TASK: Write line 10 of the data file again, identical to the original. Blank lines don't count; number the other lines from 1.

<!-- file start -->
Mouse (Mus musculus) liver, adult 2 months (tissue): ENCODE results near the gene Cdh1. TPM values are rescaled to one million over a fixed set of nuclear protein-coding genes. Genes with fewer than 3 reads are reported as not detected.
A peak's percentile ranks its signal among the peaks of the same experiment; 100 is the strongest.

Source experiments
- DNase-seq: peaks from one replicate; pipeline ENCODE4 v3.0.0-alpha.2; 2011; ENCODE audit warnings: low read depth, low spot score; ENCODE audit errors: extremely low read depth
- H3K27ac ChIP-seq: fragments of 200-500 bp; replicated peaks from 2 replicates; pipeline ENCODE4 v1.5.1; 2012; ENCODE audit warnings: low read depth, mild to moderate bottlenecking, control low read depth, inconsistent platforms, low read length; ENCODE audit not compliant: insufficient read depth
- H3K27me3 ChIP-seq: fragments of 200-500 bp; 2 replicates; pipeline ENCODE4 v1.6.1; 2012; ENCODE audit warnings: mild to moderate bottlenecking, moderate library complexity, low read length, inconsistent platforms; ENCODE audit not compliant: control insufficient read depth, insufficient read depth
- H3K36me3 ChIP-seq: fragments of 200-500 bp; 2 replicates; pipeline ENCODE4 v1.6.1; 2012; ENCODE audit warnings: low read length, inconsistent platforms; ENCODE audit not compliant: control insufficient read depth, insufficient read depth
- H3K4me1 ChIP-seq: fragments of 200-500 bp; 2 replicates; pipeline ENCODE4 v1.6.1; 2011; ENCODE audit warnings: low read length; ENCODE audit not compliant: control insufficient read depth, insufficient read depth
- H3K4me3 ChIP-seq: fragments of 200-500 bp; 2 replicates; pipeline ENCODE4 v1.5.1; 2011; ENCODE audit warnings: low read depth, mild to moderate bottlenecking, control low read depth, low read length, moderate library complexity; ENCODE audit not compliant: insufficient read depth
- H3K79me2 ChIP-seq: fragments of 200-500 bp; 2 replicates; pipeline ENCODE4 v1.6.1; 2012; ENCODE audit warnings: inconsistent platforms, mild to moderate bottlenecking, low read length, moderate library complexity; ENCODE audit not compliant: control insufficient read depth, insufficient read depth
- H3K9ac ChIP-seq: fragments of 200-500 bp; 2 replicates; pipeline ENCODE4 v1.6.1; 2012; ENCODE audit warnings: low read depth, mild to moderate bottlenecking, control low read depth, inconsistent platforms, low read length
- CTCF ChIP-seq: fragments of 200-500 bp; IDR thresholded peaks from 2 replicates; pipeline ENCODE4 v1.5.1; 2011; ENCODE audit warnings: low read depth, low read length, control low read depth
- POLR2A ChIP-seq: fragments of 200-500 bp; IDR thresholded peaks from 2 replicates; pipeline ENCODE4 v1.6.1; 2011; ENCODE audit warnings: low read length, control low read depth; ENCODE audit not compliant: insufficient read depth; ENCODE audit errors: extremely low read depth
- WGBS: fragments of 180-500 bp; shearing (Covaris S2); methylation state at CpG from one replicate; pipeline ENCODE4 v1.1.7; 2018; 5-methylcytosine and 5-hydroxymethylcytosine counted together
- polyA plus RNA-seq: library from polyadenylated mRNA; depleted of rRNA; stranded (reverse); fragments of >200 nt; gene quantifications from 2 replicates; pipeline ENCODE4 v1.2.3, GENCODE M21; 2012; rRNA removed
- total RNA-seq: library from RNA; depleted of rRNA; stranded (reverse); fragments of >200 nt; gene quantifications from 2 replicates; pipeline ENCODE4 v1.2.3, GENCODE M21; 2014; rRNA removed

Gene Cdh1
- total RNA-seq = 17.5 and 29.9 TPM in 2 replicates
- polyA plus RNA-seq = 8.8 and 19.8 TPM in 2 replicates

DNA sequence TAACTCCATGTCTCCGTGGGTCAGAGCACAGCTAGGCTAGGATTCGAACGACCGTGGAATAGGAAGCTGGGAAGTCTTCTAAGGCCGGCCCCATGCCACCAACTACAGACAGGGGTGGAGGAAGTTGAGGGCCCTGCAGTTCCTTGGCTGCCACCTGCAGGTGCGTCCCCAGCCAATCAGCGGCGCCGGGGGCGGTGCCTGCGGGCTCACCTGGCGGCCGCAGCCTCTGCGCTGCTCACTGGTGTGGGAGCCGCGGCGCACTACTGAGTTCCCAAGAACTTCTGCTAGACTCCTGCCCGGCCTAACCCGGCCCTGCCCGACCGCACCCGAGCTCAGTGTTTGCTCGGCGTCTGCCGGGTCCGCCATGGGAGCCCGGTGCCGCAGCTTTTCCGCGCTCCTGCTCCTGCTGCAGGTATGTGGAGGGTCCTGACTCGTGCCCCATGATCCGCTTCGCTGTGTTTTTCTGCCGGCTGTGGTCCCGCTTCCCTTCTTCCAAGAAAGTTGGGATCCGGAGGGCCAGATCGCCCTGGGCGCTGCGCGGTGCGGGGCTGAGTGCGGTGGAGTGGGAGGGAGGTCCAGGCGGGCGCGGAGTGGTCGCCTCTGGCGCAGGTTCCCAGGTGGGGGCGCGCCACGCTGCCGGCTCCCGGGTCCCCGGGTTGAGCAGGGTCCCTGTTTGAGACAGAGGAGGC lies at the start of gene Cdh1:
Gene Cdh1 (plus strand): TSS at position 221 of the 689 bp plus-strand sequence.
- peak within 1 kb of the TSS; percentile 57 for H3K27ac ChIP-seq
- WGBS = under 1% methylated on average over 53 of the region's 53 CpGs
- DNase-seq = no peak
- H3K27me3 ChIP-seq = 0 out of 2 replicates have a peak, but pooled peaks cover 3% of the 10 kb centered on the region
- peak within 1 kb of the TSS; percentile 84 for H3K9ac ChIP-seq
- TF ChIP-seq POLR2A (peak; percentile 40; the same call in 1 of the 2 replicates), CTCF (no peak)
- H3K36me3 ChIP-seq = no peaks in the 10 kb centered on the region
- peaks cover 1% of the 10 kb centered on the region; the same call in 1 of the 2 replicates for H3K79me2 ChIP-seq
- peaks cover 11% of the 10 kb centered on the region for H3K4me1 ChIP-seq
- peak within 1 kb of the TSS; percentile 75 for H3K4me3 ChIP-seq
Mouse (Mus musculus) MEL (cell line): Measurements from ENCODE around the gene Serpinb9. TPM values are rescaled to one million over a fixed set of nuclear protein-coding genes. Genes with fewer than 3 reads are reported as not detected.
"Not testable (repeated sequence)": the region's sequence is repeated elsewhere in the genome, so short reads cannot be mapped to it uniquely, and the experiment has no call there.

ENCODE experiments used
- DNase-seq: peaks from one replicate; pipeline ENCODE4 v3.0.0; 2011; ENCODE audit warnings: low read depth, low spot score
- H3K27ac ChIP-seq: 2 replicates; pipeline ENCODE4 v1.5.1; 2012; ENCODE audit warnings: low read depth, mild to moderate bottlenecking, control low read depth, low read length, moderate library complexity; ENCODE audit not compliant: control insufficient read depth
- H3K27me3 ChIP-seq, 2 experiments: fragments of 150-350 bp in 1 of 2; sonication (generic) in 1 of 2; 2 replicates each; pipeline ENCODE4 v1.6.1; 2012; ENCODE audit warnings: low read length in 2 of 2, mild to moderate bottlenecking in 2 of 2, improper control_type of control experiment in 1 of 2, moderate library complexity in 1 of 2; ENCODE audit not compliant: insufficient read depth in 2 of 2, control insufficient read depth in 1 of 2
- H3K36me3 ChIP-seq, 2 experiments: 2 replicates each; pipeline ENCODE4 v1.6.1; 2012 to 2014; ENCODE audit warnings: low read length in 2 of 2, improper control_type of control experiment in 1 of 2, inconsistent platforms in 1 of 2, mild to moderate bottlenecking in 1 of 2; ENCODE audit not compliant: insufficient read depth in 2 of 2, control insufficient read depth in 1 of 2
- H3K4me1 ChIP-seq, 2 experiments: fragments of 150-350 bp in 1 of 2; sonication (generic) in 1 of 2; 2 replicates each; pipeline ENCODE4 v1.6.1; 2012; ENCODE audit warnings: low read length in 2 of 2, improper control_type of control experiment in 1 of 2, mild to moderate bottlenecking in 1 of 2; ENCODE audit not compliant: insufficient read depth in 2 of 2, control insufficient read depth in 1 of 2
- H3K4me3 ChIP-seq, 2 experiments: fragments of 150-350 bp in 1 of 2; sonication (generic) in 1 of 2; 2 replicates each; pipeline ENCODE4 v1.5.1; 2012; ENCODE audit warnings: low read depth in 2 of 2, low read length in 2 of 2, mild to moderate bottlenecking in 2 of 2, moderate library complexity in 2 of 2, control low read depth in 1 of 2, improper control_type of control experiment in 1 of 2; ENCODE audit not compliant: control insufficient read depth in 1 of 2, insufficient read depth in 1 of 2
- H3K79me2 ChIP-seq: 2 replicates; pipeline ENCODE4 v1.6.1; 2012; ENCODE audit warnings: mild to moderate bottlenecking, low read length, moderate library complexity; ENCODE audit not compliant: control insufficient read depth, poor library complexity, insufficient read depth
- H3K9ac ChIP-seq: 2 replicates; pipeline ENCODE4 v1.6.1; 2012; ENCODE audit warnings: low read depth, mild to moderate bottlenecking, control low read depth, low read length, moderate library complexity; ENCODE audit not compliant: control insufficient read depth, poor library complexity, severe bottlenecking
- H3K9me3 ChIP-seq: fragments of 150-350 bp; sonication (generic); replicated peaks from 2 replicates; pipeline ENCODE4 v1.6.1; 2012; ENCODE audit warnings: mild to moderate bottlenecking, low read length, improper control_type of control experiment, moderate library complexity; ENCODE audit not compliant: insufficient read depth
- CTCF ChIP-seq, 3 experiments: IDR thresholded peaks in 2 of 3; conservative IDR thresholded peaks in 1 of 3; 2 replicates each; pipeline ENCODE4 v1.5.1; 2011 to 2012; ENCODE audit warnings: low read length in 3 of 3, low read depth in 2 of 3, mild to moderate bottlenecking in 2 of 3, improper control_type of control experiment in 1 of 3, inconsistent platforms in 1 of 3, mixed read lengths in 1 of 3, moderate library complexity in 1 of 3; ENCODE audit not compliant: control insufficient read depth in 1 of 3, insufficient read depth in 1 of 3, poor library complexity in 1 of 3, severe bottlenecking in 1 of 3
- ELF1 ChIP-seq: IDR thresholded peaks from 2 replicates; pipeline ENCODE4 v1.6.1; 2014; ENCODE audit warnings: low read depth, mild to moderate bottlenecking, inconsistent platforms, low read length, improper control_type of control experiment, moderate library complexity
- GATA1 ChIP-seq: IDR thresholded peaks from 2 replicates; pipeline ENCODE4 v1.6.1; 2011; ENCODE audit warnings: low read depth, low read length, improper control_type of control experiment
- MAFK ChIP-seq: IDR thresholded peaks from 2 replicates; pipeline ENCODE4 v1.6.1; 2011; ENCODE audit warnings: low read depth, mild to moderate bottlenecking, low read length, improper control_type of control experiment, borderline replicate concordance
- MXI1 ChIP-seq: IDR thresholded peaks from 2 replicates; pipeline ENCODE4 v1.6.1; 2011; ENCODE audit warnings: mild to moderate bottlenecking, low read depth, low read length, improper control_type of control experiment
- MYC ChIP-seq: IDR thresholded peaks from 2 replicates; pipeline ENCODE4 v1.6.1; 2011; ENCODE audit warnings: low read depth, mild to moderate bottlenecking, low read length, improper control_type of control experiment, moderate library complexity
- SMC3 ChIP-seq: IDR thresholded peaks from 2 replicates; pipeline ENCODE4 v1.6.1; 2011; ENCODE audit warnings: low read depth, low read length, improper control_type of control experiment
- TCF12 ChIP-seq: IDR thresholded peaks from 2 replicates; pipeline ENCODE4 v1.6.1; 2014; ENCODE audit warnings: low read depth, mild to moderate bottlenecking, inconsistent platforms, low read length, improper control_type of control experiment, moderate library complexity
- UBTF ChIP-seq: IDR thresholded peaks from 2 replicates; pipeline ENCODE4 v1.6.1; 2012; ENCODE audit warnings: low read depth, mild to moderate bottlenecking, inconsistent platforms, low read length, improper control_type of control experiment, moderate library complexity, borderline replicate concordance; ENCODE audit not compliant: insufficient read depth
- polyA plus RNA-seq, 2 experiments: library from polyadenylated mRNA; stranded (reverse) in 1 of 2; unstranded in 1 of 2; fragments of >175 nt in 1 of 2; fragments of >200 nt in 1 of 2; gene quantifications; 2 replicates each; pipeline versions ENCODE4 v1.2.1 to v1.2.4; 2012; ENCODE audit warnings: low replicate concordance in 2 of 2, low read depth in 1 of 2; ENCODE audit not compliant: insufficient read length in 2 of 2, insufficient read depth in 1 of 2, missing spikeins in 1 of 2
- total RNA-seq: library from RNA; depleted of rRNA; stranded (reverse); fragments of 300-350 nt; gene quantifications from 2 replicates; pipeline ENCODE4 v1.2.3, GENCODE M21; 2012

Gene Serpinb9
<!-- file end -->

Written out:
- H3K79me2 ChIP-seq: fragments of 200-500 bp; 2 replicates; pipeline ENCODE4 v1.6.1; 2012; ENCODE audit warnings: inconsistent platforms, mild to moderate bottlenecking, low read length, moderate library complexity; ENCODE audit not compliant: control insufficient read depth, insufficient read depth